FOMO—meaning Fear Of Missing Out—is a serious condition that Princeton students know all too well. When this word first became in vogue, I do not know, but since stepping onto the sacred grounds of Princeton’s campus, it has become part of my everyday vocabulary.
See, in high school, I thought I was super busy and always thought life would be easier if I could be in two or three places at once. For instance, I needed to be at softball practice, but a friend of mine invited me to go watch a movie, and then I had an essay to write for APUSH (A.P. United States History). I had to pick priorities, and I thought then, just how would I ever decide what I wanted to do? Little did I know things would get even worse (in the best possible way) when I got to Princeton.
Now, rather than two or maybe three things going on at the same time, I need an army of clones in order to do everything I want to do on a given day. For example, the following is a typical day in the life of Michelle filled with dozens of choices about what to do.
8:30 a.m: I get up to go running. I should have probably slept in since I was up late studying last night, but I need to train for a half marathon. I also could have joined my friends down in Butler College for a group workout, but that would require coming back up campus to shower after, which would eat up valuable time.
10 a.m.: I could go to breakfast at Quad (the eating club I am a member at), but I decide to eat an apple and peanut butter in my room and get some reading done. It would have been fun to see my friends or perhaps meet new friends, but getting work done is also a good decision.
11 a.m.: Go to class. It’s honestly a shame I have class at 11 because I need to make a McCosh appointment and 11 was the only time available today, but class is far more important and takes priority.
12:20 p.m.: I want to catch up with my friends at lunch, so I could go to the dining hall. But there’s a speaker coming today at 12:30 p.m. who sounded interesting. I could try to go to the speaker for a little bit and then go eat lunch, but that sounds really complicated, so I decide to just go eat with my friends.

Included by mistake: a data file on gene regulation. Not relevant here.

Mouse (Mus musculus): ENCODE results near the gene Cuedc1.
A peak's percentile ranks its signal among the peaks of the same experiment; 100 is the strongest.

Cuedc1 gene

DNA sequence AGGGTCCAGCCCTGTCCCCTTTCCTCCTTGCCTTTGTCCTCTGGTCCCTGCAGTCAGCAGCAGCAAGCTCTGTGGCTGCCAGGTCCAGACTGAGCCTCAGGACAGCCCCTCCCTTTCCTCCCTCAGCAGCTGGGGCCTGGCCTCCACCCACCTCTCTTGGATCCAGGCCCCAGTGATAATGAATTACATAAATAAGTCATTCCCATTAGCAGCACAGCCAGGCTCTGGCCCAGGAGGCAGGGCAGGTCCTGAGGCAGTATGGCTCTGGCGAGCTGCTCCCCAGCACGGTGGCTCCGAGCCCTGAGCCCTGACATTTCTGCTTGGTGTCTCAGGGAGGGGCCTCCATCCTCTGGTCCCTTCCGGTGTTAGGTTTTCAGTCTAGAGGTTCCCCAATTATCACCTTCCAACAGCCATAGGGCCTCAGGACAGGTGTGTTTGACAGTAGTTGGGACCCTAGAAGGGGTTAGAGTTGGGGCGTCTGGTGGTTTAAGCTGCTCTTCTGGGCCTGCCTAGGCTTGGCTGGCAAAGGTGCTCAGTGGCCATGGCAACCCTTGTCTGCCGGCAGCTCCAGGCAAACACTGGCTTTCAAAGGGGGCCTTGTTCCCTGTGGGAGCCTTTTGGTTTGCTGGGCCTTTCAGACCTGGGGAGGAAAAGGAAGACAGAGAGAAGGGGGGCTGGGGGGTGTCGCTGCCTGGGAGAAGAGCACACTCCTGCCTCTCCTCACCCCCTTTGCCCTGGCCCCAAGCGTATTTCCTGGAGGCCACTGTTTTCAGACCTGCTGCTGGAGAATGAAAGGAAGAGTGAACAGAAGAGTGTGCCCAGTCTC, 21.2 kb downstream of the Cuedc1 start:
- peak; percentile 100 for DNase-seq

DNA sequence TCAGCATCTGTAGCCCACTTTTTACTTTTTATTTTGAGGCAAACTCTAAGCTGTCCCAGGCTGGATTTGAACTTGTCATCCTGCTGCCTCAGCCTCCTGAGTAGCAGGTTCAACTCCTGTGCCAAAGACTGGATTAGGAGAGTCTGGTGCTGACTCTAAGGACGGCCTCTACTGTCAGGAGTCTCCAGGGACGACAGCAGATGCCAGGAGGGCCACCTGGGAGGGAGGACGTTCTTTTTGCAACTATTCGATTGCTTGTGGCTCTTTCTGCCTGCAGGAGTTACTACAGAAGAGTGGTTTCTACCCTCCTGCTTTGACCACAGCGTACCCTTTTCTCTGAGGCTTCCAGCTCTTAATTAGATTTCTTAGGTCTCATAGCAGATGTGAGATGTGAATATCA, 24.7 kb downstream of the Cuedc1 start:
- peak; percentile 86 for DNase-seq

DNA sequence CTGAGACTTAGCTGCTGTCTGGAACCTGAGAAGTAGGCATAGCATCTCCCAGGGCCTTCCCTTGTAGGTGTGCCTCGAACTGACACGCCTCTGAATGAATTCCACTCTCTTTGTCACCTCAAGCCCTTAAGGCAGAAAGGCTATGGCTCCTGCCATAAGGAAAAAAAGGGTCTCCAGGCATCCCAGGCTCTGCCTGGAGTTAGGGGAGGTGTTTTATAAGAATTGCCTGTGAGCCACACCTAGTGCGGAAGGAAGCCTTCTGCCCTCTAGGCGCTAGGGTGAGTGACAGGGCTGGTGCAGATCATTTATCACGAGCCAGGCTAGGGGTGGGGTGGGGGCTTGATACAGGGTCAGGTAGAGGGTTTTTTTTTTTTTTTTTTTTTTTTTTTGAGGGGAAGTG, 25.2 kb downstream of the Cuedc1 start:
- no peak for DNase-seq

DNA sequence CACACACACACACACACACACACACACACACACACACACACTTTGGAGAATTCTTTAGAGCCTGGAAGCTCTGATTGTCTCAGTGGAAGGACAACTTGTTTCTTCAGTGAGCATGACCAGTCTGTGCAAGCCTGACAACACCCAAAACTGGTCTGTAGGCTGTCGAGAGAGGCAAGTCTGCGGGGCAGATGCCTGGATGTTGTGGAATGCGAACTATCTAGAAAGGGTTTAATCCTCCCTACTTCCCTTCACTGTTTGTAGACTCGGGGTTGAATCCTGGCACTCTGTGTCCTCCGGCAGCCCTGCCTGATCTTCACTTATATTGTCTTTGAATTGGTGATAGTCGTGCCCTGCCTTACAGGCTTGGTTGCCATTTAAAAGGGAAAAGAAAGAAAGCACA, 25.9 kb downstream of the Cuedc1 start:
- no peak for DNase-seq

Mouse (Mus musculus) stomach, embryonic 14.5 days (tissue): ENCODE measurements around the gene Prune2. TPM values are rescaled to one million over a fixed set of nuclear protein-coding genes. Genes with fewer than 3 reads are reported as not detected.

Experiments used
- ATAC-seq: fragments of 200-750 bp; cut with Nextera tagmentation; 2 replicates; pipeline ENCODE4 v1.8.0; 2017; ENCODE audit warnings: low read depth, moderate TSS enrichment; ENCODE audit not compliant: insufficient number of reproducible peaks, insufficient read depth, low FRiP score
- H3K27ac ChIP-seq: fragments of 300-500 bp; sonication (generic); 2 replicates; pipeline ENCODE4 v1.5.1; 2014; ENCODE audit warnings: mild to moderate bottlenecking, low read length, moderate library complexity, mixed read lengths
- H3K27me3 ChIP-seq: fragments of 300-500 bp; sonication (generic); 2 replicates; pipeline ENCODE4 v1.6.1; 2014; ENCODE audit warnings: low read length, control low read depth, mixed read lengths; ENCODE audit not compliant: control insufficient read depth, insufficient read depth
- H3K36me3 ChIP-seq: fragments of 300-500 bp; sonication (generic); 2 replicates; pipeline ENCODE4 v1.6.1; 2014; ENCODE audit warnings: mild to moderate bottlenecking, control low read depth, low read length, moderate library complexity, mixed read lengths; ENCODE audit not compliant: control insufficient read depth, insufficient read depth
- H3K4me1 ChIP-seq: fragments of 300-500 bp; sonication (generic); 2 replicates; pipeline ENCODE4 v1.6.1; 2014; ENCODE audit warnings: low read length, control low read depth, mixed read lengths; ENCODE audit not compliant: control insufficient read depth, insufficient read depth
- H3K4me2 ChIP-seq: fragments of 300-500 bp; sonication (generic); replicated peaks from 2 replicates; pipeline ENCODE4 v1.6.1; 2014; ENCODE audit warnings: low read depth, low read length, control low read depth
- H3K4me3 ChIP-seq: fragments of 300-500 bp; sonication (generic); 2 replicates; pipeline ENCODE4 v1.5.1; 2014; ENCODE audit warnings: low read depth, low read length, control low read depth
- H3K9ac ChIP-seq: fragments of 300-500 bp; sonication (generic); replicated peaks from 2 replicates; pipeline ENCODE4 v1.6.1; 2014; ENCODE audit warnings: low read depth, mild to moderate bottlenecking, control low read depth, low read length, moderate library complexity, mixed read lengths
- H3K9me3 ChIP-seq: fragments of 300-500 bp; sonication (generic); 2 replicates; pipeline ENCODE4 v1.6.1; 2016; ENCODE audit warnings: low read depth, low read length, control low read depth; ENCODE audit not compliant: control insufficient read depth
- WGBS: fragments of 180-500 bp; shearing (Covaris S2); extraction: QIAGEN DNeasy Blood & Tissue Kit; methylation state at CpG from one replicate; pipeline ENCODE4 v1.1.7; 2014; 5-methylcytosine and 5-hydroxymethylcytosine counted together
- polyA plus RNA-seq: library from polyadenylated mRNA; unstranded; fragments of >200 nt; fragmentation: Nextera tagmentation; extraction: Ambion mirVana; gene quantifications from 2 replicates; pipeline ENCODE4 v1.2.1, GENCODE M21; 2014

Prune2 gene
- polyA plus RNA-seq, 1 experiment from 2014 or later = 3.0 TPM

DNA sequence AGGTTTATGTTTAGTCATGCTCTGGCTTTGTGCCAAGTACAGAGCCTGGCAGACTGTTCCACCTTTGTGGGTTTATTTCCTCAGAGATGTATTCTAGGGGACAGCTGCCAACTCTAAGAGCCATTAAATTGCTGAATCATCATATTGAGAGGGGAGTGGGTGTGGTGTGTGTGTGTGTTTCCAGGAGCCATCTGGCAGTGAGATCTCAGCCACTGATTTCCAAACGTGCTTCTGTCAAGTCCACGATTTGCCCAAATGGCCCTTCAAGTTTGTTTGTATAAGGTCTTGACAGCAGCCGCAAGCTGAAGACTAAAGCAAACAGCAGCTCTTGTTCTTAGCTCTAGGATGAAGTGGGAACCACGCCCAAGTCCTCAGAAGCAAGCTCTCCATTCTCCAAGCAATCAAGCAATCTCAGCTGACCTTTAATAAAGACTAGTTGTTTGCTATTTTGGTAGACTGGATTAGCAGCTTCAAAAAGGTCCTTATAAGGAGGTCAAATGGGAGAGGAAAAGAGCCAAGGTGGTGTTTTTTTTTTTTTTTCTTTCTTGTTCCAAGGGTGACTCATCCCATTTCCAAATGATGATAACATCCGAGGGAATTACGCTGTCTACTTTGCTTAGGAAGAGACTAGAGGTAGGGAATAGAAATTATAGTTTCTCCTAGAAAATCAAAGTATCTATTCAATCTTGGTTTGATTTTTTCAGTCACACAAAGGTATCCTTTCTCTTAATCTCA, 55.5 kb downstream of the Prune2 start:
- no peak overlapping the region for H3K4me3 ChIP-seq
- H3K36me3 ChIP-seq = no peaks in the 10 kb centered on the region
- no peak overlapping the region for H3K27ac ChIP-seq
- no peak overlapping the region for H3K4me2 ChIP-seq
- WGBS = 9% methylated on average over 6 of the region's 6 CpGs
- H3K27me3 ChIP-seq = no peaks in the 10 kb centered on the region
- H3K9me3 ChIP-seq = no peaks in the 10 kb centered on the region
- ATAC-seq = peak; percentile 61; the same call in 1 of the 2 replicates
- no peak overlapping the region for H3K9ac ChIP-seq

1:30 p.m.: Organic Chemistry Lab. Lab is really interesting, and I often feel like a mad scientist. However, because it’s so long, I’m unable to do anything else that occurs during this three-hour block.
4:30 p.m.: I have a Center For Jewish Life board meeting as soon as I’m out of lab. Unfortunately, office hours for my stats class are at the same time. And to make matters worse, there’s a workshop this afternoon for looking at climate change through the lens of art that I would have loved to go to.
6 p.m.: There is a Firestone society meeting tonight, which is essentially a book club. I also have volleyball practice. There’s an organic chemistry review session that I should probably go to as well, since I didn’t quite understand the lectures this week. And at some point I should probably think about eating dinner.
8 p.m.: Princeton Student Events Committee is hosting a study break tonight filled with smoothies and make your own zen garden. One of my friends is in the Naacho (South Indian dance group) show tonight that I definitely want to be at to support her. There’s an arch sing at some point with a few a capella groups that would be fun to visit. Then there’s my best friend who I haven’t seen all week because she’s been studying for an exam that I really want to catch up with. And I can’t forget about my RCA’s (residential college advisor) study break tonight with grilled cheese from Say Cheese restaurant in downtown Princeton. SO MANY CHOICES!
11 p.m.: Although some people might continue the saga until the early hours of the morning, my day ends here. I want to stay up later to chill with my friends, and I do feel like I’m missing out on fun times by going to sleep. However, I value sleep way too much and know this is the best decision for my well-being.
So there you have it. So much going on in a typical day, and this isn’t even everything. Princeton is incredible in the diversity of events that occur every day, which is absolutely amazing, but it means that I’m faced with hundreds of choices each and every day about how I want to spend my time. Although I still struggle to realize that I can’t do everything and be everywhere, I have to prioritize and do what I think is best for that day.
All in all. This is a great problem to have. I’d rather have too many choices than not enough. It’s just a shame that the choices are all so good!